Lord Faulkner of Worcester: My Lords, I was not intending to speak but I want to add my support for what the noble Baronesses, Lady Miller and Lady Howe, and my noble friend Lord McIntosh have said in this short debate. From Committee stage onwards we have been consistent on this issue. I very much appreciated the support that the noble Baroness, Lady Miller, gave me in my efforts to remove the street offences clauses at an earlier stage, and I very much commended my noble friend Lord Hunt for agreeing to do that. It is a great pity that he has not taken these clauses out as well. With the greatest respect to him, he has not made the case that they are necessary, workable or desirable. As my noble friend Lord McIntosh said, he made a brilliant speech on Report, full of passion and full of commitment; but his main point and main argument in favour of these clauses was that it is necessary to satisfy the public demand, because the public do not like what they

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think is available. They do not know quite what is available but they do not like it and the law, therefore, must make it impossible for it to be accessed.

My worry is that if you adopt laws on that basis, you will finish up with something that is unworkable. As my noble friend Lord McIntosh said, it is almost impossible to imagine that a jury will convict someone on the basis of viewing an activity, the activity itself not being the subject of a criminal act. I think that the law will be brought into disrepute if the Government persist. I, too, support the noble Baroness, Lady Miller. I commend her courage and honesty and the way in which she has campaigned on this through three stages of the Bill. I hope she does not give up.

The Earl of Onslow: My Lords, first, I must apologise to your Lordships for arriving slightly late for this amendment. I, too, support it. I feel that the Government are doing their old-chum gesture politics. They are “sending a signal”. That is a very bad basis for passing laws. We know that this is not unique to this Government. I can almost guarantee that after the next general election, when I might be sitting on that side of the House and other Members might be sitting on this, I will make exactly the same criticism of an incoming Conservative Government. It is a habit which Governments find irresistible. But the logic of what the noble Lord, Lord McIntosh, and the noble Baroness, Lady Howe, said, and the expressed views of the Joint Committee on Human Rights, on which I have the honour to sit, support that position. Even with the concessions coming in the next clause, it is an awful pity that this amendment will not be agreed to.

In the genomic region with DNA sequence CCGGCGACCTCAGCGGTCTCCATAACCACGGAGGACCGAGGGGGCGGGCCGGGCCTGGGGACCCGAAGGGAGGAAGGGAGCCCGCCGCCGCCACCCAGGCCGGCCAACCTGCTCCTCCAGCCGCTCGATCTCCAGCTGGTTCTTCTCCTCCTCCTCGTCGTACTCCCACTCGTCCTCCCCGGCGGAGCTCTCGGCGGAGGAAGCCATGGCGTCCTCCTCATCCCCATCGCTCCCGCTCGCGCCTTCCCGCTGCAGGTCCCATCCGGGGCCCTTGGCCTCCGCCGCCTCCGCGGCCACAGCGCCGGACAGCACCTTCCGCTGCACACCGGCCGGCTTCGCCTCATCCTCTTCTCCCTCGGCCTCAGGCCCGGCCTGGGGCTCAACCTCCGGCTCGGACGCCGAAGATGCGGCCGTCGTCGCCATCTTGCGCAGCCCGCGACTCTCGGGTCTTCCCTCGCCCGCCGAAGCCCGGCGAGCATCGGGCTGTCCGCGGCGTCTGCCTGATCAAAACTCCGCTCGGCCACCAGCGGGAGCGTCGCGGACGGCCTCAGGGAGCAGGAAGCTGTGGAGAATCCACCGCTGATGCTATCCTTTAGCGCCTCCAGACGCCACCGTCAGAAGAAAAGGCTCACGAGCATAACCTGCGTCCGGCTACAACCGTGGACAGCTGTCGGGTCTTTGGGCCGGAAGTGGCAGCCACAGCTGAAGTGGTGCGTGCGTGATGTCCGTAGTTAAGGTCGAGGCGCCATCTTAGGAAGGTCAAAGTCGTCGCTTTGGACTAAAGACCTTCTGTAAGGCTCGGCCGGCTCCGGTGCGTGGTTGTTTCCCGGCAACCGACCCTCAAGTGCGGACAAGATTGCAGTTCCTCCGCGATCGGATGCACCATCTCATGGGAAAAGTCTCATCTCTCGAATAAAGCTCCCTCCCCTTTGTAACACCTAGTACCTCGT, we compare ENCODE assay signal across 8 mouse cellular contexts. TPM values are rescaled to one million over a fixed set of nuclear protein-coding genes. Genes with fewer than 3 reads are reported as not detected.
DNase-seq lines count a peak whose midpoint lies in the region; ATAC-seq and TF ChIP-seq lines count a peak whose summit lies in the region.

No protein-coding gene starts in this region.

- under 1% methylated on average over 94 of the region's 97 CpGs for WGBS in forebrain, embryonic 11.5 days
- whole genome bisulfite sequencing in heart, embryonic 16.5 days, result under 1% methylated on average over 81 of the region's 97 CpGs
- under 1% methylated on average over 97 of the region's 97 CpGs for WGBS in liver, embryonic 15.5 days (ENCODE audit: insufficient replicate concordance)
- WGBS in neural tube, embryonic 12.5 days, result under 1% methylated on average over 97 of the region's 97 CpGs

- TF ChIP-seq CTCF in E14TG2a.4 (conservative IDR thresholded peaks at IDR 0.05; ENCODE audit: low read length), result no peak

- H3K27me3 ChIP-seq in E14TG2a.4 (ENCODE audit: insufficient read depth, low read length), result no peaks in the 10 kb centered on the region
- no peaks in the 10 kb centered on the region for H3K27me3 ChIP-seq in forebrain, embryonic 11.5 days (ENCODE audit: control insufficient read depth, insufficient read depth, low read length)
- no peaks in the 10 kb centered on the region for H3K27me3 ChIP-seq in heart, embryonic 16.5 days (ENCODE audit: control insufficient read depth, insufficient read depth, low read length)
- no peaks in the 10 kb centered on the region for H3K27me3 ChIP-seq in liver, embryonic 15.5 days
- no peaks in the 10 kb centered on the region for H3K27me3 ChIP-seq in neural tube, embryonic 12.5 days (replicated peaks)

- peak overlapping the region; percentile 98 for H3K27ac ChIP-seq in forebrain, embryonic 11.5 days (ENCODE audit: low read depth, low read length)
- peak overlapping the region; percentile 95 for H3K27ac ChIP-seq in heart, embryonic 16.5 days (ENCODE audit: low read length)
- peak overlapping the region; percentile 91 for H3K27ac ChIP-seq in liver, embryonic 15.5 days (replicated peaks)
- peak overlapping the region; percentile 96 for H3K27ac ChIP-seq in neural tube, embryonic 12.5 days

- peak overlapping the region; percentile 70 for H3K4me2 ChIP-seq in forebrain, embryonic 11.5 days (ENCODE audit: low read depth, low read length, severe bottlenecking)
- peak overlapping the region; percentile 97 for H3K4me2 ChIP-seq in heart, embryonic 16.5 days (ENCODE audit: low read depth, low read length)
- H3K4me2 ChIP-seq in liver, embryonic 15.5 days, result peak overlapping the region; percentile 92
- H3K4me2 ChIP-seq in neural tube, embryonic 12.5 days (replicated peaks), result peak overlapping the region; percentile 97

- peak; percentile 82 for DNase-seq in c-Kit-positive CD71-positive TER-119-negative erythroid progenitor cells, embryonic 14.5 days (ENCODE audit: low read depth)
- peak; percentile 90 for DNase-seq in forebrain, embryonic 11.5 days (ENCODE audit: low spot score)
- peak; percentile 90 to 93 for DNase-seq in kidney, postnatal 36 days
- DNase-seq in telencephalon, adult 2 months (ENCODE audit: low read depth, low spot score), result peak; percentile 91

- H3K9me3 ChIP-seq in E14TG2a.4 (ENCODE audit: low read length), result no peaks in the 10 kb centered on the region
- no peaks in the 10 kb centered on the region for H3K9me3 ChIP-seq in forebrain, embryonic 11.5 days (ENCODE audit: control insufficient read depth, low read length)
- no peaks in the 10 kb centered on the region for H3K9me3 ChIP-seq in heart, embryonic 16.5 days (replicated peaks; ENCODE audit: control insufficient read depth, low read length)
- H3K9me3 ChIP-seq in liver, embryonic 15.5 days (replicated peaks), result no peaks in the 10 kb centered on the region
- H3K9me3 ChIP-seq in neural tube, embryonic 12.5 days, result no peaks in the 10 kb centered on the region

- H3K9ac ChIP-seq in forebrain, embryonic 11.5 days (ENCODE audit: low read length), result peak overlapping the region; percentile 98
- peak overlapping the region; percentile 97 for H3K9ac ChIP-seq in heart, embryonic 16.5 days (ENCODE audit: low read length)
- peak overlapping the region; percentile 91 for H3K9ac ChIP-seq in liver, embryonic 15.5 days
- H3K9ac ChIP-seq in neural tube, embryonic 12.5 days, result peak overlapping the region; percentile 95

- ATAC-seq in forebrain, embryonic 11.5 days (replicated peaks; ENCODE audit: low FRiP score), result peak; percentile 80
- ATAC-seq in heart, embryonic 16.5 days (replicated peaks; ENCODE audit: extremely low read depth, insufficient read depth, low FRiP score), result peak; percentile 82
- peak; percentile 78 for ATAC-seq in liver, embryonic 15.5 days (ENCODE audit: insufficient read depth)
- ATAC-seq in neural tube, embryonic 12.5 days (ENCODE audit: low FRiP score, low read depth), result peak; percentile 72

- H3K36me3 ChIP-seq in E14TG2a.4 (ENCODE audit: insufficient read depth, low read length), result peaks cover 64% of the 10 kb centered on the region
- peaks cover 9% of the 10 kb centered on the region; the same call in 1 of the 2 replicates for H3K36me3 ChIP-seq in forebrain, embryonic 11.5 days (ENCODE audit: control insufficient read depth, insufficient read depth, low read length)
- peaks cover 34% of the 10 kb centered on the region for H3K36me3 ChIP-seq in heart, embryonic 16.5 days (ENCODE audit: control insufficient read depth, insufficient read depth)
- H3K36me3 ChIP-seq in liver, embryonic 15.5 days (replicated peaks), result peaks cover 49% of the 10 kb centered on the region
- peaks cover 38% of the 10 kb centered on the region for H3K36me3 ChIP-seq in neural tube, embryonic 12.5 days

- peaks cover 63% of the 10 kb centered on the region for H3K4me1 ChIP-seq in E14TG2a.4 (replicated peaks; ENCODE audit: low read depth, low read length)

Baroness Butler-Sloss: My Lords, for the reasons that have been given by a number of other noble Lords, I, too, urge the Government, even at this late stage, to rethink these clauses. The provision is potentially unworkable. In view of the advantages of the noble Baroness’s amendment, I very much support it.

Lord Hunt of Kings Heath: My Lords, I also am grateful to the noble Baroness, Lady Miller, for allowing us to come back and debate this important matter. The principle was decided on Report, and this debate has in a sense been a rerun of that debate on principle. That is fair enough. I fully understand the probing nature of the noble Baroness’s amendments.

I very much accept the point made by the noble Baroness, Lady Howe, and endorsed by my noble friend Lord Faulkner, that this is but one element of a number of matters in this area. The noble Baroness has eloquently argued for a Select Committee of this House to look at these issues in general. Although that is always a matter for the House itself, I am sure that the Government will always co-operate and be happy to give evidence to any such initiative that the House takes forward. She might then say, “Well, you ought to take this away until the investigation has been completed”. She will know that I am reluctant to do so. However, I take her point that some substantive issues need to be discussed, including those issues on prostitution.

The Earl of Onslow: My Lords, in the Minister’s comments one suddenly sees a chinkette of light. In those circumstances, will he ask, through the usual

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channels, for a Select Committee? He shakes his head in the wrong way. Perhaps I shall take rather less notice of his charm on this issue than I thought that I should.

Lord Hunt of Kings Heath: My Lords, the noble Earl is always tempting me down paths I ought not to go. It is not for the Government to suggest to Parliament what it ought to do in matters governing its own affairs. If I were to do that, I would be out of order. I recognise that the noble Baroness, Lady Howe, has expressed a legitimate concern that many issues around sexual behaviour need to be addressed. All I was saying is that this is entirely a matter for this House. However, there are ways in which we may debate these matters: in Thursday debates, in Questions for Short Debate, or, if the House authorities agree, by setting up a special Select Committee.